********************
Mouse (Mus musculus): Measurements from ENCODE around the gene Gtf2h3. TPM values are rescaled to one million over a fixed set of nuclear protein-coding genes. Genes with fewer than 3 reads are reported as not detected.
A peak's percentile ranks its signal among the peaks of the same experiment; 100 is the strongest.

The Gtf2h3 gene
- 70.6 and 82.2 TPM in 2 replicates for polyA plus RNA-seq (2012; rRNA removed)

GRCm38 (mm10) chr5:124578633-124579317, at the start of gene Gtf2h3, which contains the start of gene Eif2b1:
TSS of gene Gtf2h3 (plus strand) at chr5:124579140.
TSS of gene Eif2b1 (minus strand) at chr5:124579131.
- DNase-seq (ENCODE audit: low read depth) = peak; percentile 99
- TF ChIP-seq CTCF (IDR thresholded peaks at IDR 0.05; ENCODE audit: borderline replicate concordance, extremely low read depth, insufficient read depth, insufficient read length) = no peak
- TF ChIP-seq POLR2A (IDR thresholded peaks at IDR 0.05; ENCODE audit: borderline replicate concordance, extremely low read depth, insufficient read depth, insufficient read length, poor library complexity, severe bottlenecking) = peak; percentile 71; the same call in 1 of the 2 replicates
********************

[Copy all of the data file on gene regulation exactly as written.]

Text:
Mouse (Mus musculus): Measurements from ENCODE around the gene Gtf2h3. TPM values are rescaled to one million over a fixed set of nuclear protein-coding genes. Genes with fewer than 3 reads are reported as not detected.
A peak's percentile ranks its signal among the peaks of the same experiment; 100 is the strongest.

The Gtf2h3 gene
- 70.6 and 82.2 TPM in 2 replicates for polyA plus RNA-seq (2012; rRNA removed)

GRCm38 (mm10) chr5:124578633-124579317, at the start of gene Gtf2h3, which contains the start of gene Eif2b1:
TSS of gene Gtf2h3 (plus strand) at chr5:124579140.
TSS of gene Eif2b1 (minus strand) at chr5:124579131.
- DNase-seq (ENCODE audit: low read depth) = peak; percentile 99
- TF ChIP-seq CTCF (IDR thresholded peaks at IDR 0.05; ENCODE audit: borderline replicate concordance, extremely low read depth, insufficient read depth, insufficient read length) = no peak
- TF ChIP-seq POLR2A (IDR thresholded peaks at IDR 0.05; ENCODE audit: borderline replicate concordance, extremely low read depth, insufficient read depth, insufficient read length, poor library complexity, severe bottlenecking) = peak; percentile 71; the same call in 1 of the 2 replicates